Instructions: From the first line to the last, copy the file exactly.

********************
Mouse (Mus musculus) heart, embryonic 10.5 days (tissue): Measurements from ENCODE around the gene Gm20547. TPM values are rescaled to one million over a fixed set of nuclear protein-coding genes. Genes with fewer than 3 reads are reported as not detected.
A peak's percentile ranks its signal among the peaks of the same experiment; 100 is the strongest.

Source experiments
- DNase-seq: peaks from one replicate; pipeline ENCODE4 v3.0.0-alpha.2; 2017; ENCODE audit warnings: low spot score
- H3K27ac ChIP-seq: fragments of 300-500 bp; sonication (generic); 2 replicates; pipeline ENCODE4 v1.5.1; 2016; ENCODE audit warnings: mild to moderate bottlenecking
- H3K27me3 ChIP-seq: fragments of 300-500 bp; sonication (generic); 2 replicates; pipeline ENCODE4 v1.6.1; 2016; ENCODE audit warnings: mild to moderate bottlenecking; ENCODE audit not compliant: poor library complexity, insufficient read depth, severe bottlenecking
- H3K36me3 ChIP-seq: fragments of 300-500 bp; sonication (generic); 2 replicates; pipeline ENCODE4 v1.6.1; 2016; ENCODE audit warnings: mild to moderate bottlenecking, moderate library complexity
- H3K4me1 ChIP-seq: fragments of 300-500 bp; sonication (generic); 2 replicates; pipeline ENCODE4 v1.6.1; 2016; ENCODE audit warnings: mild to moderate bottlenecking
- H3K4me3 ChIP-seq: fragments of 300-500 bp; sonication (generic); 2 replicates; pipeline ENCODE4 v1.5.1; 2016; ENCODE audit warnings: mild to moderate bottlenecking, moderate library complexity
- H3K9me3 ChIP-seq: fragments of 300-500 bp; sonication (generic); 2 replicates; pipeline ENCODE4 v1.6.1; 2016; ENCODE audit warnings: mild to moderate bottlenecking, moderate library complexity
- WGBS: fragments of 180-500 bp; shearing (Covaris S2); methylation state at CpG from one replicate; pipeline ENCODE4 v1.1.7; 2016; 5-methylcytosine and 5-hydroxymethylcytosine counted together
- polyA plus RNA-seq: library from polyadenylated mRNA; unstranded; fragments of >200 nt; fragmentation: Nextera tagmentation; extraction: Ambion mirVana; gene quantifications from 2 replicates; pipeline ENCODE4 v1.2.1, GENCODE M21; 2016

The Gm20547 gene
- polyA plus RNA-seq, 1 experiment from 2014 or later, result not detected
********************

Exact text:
Mouse (Mus musculus) heart, embryonic 10.5 days (tissue): Measurements from ENCODE around the gene Gm20547. TPM values are rescaled to one million over a fixed set of nuclear protein-coding genes. Genes with fewer than 3 reads are reported as not detected.
A peak's percentile ranks its signal among the peaks of the same experiment; 100 is the strongest.

Source experiments
- DNase-seq: peaks from one replicate; pipeline ENCODE4 v3.0.0-alpha.2; 2017; ENCODE audit warnings: low spot score
- H3K27ac ChIP-seq: fragments of 300-500 bp; sonication (generic); 2 replicates; pipeline ENCODE4 v1.5.1; 2016; ENCODE audit warnings: mild to moderate bottlenecking
- H3K27me3 ChIP-seq: fragments of 300-500 bp; sonication (generic); 2 replicates; pipeline ENCODE4 v1.6.1; 2016; ENCODE audit warnings: mild to moderate bottlenecking; ENCODE audit not compliant: poor library complexity, insufficient read depth, severe bottlenecking
- H3K36me3 ChIP-seq: fragments of 300-500 bp; sonication (generic); 2 replicates; pipeline ENCODE4 v1.6.1; 2016; ENCODE audit warnings: mild to moderate bottlenecking, moderate library complexity
- H3K4me1 ChIP-seq: fragments of 300-500 bp; sonication (generic); 2 replicates; pipeline ENCODE4 v1.6.1; 2016; ENCODE audit warnings: mild to moderate bottlenecking
- H3K4me3 ChIP-seq: fragments of 300-500 bp; sonication (generic); 2 replicates; pipeline ENCODE4 v1.5.1; 2016; ENCODE audit warnings: mild to moderate bottlenecking, moderate library complexity
- H3K9me3 ChIP-seq: fragments of 300-500 bp; sonication (generic); 2 replicates; pipeline ENCODE4 v1.6.1; 2016; ENCODE audit warnings: mild to moderate bottlenecking, moderate library complexity
- WGBS: fragments of 180-500 bp; shearing (Covaris S2); methylation state at CpG from one replicate; pipeline ENCODE4 v1.1.7; 2016; 5-methylcytosine and 5-hydroxymethylcytosine counted together
- polyA plus RNA-seq: library from polyadenylated mRNA; unstranded; fragments of >200 nt; fragmentation: Nextera tagmentation; extraction: Ambion mirVana; gene quantifications from 2 replicates; pipeline ENCODE4 v1.2.1, GENCODE M21; 2016

The Gm20547 gene
- polyA plus RNA-seq, 1 experiment from 2014 or later, result not detected